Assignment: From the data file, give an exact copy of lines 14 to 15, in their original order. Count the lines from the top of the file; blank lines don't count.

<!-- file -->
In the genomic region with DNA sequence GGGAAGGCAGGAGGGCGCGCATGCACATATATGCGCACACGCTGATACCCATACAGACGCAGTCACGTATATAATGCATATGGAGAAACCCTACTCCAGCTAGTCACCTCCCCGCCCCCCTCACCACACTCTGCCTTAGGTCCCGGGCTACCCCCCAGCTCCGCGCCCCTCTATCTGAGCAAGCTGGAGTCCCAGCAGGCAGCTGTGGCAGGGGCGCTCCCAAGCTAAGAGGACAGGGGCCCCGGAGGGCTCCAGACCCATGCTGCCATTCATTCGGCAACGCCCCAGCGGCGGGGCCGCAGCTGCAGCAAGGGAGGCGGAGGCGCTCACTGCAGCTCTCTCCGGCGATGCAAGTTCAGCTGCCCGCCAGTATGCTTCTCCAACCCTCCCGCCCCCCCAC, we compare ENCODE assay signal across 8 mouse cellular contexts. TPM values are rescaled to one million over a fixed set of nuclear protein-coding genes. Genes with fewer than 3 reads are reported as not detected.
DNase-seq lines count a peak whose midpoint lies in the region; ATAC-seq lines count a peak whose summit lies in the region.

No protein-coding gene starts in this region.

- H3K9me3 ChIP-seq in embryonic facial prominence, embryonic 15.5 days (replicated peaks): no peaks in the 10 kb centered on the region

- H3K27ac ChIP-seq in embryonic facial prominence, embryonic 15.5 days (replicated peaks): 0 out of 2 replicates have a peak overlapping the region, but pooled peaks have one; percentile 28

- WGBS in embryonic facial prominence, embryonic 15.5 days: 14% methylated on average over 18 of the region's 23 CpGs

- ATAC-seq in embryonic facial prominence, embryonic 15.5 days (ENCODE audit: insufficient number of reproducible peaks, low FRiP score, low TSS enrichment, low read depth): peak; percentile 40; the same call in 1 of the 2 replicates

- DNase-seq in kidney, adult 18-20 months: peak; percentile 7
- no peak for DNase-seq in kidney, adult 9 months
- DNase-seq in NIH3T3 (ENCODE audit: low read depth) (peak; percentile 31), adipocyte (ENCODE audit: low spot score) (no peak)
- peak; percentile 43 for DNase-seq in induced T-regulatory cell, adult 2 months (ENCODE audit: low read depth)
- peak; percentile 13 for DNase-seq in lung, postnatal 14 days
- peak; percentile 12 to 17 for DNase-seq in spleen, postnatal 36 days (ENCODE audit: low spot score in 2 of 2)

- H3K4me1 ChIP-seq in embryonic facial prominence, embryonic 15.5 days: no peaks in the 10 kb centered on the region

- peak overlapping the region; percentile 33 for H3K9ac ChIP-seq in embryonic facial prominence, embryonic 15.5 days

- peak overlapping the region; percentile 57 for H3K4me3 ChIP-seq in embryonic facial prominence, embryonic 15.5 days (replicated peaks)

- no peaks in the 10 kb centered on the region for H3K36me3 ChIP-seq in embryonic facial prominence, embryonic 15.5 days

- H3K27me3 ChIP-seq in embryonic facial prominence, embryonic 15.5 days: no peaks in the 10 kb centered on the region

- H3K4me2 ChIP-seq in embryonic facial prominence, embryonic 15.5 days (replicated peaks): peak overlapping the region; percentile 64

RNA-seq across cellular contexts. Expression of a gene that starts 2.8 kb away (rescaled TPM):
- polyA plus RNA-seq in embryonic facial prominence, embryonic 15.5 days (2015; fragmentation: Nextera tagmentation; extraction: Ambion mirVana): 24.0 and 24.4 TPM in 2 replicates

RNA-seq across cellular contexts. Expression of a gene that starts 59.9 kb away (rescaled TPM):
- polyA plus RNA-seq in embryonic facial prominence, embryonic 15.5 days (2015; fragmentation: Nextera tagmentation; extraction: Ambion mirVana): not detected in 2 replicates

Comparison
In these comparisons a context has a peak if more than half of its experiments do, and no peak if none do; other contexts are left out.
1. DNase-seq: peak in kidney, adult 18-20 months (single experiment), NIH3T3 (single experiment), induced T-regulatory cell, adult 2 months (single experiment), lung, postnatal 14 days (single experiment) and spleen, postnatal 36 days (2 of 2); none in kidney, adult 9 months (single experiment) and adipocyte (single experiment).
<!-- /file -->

- H3K4me1 ChIP-seq in embryonic facial prominence, embryonic 15.5 days: no peaks in the 10 kb centered on the region

- peak overlapping the region; percentile 33 for H3K9ac ChIP-seq in embryonic facial prominence, embryonic 15.5 days